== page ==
Rules-medium: Toss up between Conflict of Heroes and the Advanced Squad Leader Starter Kit. With the ASLSKs you get a solid tactical game but also run the risk of spending additional $$ on moving into full ASL when you need more cool stuff. CoH is much less of a simulation, more gamey, but a very solid set of rules with some great scenarios.

Rules-tough: ASL. Lifestyle game. If you play as a beginner and love it you may end up not playing a lot of other wargames.
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Eduardo Gabrieloff
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usrlocal wrote:
For the best solitaire tactical boardgame, Fields of Fire is totally the way to go.

Are there other tactical solitaire games as good as Fields of Fire?
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I've owned ASL (sold it all off about 5 years ago), still own LnL and Clash of Heroes, and have recently acquired and started playing Combat Commander.

Squad Leader was the second wargame I purchased as a 16 year old (after Richtofen's War, which I still have!). I soon 'upgraded' to ASL and it was a firm favourite of mine into my early twenties. I think eventually the format and design stagnated a little for me and other wargames caught my eye and my imagination, particularly with regards to visual presentation. I sold off all my ASL about 5 years ago and haven't really missed it, if I'm honest.

I've got to agree with Ashiefan with regards to LnL and CoH. I really, really wanted to like LnL so I gave it a pretty long run on my game table, but something just didn't click and I've only returned to it once in the last couple of years.

I found Combat Commander to be a breathe of fresh air for me. While there are arguments for/against the 'luck' or 'fog of war' influences in the game, I think it's a beautifully balanced game. Of the 20+ games I've played up to now, there's only been once or twice where either myself or my opponent has been resigned to losing. When I'm under pressure, I always feel I can turn it around if I can just pick up that Artillery Request Order next turn...

The ebb and flow of CC has to be experienced to be appreciated and as the non-active player, you're always on the lookout for an opportunity to throw a spanner into the works. Thoroughly enjoyable game if you can live with the 'fog of war' that leading a Combat Platoon in WWII inevitably produced.

Cheers.
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Richard Hecker
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Yikes. I disappear for a few hours to visit the grandmother-in-law with underage terrorists in tow and find a plethora of suggestions. Many, many thanks gentlefolk!

Think I'm down to Combat Commander or wallowing in the ASKSKs. Cointoss and read a few reviews for a guide it seems.

A similar-but-related question, are there any credible First World War squad or platoon tactical games?
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Hamster007 wrote:
...are there any credible First World War squad or platoon tactical games?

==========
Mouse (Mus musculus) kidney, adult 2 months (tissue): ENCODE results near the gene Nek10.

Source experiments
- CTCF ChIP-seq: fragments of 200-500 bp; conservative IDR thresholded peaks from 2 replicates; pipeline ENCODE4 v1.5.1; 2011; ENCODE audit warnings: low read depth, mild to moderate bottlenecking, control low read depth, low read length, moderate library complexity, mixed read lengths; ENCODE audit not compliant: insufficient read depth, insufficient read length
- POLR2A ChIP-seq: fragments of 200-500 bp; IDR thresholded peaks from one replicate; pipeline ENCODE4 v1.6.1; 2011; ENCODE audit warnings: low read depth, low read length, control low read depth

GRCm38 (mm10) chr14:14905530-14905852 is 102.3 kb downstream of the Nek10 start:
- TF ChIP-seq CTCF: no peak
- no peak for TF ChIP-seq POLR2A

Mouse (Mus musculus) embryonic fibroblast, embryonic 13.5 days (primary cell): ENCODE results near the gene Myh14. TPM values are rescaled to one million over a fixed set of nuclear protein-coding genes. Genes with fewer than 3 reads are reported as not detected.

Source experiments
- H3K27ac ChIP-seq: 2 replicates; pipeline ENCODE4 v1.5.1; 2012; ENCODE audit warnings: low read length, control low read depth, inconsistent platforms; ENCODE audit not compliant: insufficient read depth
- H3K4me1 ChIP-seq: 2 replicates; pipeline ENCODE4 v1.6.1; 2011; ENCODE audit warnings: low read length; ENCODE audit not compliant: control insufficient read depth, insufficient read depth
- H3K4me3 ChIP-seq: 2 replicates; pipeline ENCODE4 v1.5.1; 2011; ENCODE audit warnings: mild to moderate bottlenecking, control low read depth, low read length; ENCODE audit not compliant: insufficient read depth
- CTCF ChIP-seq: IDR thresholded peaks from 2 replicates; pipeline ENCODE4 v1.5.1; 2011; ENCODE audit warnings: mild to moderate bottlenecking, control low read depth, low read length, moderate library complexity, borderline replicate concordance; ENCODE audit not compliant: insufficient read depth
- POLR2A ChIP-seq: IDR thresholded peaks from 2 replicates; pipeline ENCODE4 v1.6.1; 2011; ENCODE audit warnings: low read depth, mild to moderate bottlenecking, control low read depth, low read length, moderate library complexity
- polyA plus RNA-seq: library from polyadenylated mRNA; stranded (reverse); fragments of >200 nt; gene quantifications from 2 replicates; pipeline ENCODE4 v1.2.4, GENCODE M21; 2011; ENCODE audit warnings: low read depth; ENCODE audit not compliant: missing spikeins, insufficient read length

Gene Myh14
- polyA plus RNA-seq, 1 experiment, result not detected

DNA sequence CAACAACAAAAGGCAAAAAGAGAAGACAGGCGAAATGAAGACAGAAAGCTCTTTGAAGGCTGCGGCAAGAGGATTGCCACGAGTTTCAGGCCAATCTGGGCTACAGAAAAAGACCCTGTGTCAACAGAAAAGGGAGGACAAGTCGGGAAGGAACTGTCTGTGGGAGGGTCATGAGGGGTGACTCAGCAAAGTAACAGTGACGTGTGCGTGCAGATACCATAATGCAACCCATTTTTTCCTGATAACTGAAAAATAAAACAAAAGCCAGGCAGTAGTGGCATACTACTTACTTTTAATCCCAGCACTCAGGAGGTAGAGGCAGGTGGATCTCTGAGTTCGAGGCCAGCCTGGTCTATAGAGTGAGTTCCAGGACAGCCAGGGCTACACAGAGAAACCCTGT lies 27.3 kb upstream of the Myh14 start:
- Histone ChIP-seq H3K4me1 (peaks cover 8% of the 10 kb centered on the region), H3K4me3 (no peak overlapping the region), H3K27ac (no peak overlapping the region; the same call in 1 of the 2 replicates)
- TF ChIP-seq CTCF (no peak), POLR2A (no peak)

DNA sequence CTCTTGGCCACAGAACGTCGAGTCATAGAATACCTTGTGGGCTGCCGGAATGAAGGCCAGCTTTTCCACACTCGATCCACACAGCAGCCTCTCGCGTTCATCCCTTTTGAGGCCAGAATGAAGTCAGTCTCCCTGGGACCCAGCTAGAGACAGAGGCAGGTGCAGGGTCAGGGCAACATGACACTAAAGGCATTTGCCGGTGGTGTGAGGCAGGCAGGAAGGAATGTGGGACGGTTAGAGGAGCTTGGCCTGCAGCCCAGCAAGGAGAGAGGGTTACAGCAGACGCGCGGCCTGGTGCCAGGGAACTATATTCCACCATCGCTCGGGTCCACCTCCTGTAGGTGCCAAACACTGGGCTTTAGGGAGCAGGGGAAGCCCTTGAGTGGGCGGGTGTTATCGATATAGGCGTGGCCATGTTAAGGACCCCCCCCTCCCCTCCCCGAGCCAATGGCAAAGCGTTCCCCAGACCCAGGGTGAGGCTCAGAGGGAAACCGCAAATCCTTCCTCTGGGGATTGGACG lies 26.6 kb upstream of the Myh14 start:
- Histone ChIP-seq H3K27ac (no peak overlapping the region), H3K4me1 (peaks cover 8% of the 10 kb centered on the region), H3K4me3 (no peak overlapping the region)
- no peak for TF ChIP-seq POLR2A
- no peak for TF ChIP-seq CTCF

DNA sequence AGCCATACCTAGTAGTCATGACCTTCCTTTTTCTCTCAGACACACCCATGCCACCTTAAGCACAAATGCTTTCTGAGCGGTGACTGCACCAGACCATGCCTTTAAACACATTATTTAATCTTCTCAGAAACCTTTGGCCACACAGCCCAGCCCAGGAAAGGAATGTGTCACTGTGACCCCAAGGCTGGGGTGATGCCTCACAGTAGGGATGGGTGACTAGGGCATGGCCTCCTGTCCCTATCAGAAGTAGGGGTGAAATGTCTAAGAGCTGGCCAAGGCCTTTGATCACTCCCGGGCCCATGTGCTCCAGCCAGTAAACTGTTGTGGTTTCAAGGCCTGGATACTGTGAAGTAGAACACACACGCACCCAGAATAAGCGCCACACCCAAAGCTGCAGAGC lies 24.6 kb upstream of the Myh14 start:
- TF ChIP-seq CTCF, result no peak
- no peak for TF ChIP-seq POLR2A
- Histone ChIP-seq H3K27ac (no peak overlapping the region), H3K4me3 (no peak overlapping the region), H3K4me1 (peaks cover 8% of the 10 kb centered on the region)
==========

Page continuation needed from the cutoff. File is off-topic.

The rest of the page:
Landships (and its derivatives) and Infantry Attacks (and its derivatives) come to mind as possibilities. Infantry Attacks was derived in turn from the WW2 platoon level Panzer Grenadier system. Landships was a new design. I believe there are reviews of both on BGG, and that would provide more insight than I am able to give.

EDIT - and on your original question for my 2 cents I like very much the application of WaW to WW2 in Nations at War: White Star Rising and am looking forward to Nations at War: Desert Heat. A simple concept that holds together for WaW and in WW2 works even better due to the further simplification of weapon systems, although oddly it has not caught on quite like WaW seems to have. My other experience is limited to ASL, PzGr, and the old classics PB/PL/AIW. And Steel Panthers on the PC which I enjoyed at one time.
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Jordi Cairol
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I'm not a fan of tactical games, although I own and have played some.
But I've just read the article in Battles Magazine #7 (great magazine indeed!) and can't wait to buy and play Fighting Formations: Grossdeutschland Motorized Infantry Division. Same designer as Combat Commander, Chad Jensen, with, IMO, innovative and cool "matrix" system.
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usrlocal wrote:
For the best solitaire tactical boardgame, Fields of Fire is totally the way to go.


+1000 thumbsup

M.
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I've read a lot of good things about ATS.

Self contained system, a good balance between accuracy and complexity, that unfortunately doesn't have much of a Vassal support...
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Robert Stuart
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Gorgoneion wrote:
I've read a lot of good things about ATS.

that unfortunately doesn't have much of a Vassal support...